A new professional class of movers and shakers—people who serve overlapping roles in government, business, and media with smiling finesse—is controlling the flow of power and money in America. The anthropologist Janine Wedel is bent on making us understand just how dangerous this new normal can be.
Has the large advocacy group allowed itself to be “co-opted by industry interests"?
Collectively, we've spent more than 50 years watching the Tesla vs. Thomas Edison rap smackdown that went viral on YouTube.
Not everyone is a pessimist when it comes to predicting the impact of climate change. Too bad the optimists aren’t nearly as convincing.
The energy boom has the nation mired in chatter about a burgeoning job market, or panicked over certain environmental destruction. Instead, we should be asking: To whom will go the spoils of this bonanza, and on whose shoulders will the risks fall?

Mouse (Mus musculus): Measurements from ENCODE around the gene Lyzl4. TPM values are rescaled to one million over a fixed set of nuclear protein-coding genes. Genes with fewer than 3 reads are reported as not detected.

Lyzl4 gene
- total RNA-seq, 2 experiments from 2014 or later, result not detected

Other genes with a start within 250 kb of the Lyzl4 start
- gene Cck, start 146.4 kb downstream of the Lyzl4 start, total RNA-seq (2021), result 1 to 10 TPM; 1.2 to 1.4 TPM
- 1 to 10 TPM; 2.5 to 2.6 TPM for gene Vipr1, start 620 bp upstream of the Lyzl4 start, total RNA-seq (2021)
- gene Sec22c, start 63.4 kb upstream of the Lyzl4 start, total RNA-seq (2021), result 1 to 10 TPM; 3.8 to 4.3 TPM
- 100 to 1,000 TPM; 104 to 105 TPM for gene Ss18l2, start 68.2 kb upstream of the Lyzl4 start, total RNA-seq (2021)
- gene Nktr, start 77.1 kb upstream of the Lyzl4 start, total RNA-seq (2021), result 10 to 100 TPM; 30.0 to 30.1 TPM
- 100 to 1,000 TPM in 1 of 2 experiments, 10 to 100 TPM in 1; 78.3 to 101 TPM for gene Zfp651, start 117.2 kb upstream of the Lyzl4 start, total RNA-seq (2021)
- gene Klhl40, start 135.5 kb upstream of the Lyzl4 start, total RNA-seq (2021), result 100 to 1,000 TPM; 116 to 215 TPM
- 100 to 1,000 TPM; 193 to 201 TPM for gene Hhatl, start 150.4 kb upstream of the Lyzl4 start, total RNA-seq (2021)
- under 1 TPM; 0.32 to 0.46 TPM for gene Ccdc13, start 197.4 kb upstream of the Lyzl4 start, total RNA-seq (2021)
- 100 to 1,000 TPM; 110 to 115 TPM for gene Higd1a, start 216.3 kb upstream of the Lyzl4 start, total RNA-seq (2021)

One small but important study shows that we could save money — and our behavior could change — if we were just given the right information.
Can we be smart enough to capitalize on the boom of dirty diesel fuel—recently listed as a carcinogen—to make renewables finally have an impact?
As humble guar gum illustrates, the economics of producing more fossil fuels won't automatically result in lower prices, nor will increased protections necessarily mean big price increases.